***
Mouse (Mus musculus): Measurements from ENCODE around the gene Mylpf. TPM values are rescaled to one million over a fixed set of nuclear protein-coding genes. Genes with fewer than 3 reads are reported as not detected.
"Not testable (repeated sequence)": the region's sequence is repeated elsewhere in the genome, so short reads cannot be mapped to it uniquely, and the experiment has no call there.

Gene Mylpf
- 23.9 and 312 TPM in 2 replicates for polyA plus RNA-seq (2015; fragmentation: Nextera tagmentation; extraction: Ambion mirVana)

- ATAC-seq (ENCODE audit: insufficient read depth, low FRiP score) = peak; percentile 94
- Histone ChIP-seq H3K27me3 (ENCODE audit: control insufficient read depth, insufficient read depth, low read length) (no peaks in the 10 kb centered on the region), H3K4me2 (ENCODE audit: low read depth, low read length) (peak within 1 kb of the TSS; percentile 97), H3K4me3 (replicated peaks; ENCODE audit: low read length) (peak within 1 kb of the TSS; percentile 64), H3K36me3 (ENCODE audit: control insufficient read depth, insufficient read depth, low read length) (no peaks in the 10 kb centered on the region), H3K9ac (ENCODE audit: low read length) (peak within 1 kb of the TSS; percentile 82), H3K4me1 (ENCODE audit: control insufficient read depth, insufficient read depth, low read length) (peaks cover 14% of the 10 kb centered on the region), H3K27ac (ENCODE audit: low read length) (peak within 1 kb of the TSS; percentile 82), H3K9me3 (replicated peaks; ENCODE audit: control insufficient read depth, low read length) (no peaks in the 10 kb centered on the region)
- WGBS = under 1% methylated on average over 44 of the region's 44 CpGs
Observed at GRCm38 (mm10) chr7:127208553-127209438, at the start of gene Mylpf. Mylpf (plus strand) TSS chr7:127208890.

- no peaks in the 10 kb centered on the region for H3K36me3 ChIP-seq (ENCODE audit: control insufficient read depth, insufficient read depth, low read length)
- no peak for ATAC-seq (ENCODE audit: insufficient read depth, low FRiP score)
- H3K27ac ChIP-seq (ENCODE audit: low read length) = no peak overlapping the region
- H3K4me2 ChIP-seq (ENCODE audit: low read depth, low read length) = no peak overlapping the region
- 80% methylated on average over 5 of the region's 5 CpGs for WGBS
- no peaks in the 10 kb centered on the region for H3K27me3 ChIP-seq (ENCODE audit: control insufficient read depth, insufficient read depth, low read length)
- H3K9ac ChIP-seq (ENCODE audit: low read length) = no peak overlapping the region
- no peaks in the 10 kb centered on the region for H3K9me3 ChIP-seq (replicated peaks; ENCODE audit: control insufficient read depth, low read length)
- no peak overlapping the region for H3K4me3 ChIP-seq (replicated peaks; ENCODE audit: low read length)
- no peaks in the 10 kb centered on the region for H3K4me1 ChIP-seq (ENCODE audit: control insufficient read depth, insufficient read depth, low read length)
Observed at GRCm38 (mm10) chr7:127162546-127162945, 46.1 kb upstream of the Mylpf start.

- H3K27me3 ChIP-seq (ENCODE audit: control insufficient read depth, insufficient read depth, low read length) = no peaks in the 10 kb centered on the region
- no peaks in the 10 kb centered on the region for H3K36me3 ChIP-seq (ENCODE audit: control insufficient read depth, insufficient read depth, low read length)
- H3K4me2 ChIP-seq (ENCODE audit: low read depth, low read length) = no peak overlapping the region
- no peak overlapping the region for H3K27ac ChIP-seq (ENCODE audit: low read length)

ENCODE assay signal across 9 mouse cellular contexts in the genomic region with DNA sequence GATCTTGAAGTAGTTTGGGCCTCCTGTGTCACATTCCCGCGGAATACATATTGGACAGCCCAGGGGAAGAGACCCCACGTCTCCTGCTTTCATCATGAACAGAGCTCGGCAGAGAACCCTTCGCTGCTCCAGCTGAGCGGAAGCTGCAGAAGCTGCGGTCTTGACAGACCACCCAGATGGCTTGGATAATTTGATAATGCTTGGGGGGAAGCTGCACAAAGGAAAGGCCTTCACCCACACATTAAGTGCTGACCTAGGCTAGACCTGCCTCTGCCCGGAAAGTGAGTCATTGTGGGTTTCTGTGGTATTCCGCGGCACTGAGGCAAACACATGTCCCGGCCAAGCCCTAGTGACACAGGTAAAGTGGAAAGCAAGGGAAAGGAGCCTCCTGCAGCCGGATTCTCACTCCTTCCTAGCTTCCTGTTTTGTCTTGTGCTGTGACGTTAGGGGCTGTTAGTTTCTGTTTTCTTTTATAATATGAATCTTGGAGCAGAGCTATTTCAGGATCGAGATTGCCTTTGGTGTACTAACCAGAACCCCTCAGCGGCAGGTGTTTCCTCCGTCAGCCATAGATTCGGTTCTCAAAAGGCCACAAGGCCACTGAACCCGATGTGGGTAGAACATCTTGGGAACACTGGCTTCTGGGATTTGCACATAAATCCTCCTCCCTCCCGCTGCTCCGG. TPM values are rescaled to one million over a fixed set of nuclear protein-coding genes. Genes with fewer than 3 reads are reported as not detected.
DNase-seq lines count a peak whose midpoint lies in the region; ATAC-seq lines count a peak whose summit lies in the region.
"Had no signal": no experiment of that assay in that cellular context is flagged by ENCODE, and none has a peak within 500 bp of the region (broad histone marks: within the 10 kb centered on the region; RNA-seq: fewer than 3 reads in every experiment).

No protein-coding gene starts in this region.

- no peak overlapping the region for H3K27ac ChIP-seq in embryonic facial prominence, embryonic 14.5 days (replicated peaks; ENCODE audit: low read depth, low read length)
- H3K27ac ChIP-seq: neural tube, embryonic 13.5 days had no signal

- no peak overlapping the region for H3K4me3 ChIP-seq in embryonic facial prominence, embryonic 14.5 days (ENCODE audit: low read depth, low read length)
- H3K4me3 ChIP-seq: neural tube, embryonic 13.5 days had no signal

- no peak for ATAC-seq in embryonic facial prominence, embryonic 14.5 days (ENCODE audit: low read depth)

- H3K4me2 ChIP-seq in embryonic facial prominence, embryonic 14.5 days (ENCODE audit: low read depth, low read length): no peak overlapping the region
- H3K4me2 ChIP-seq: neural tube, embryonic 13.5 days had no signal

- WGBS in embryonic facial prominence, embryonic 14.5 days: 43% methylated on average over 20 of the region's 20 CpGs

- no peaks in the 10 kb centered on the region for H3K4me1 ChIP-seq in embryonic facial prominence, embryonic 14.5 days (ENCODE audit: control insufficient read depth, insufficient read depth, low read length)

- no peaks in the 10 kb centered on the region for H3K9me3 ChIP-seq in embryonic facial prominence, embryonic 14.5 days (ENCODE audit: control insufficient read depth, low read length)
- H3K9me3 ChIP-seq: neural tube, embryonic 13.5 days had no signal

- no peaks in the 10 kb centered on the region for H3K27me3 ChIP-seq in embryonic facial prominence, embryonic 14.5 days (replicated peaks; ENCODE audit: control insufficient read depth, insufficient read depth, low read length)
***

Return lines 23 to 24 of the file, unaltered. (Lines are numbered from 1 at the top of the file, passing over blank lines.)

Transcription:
- no peak overlapping the region for H3K27ac ChIP-seq (ENCODE audit: low read length)

ENCODE assay signal across 9 mouse cellular contexts in the genomic region with DNA sequence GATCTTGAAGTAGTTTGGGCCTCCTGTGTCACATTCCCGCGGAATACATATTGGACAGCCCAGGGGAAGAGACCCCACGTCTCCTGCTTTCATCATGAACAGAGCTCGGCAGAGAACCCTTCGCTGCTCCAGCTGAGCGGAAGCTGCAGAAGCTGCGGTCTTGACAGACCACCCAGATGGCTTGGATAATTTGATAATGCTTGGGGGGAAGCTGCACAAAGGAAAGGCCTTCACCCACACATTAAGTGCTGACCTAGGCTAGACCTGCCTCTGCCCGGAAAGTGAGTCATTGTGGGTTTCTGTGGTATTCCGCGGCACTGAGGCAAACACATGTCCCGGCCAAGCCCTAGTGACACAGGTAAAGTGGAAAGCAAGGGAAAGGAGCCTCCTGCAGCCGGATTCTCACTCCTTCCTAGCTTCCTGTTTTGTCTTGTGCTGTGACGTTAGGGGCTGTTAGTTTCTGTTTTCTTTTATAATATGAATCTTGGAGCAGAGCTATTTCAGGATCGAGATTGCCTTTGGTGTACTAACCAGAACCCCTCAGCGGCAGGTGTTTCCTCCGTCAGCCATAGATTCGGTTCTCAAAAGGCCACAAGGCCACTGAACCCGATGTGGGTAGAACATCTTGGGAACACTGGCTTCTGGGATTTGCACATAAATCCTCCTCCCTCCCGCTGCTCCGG. TPM values are rescaled to one million over a fixed set of nuclear protein-coding genes. Genes with fewer than 3 reads are reported as not detected.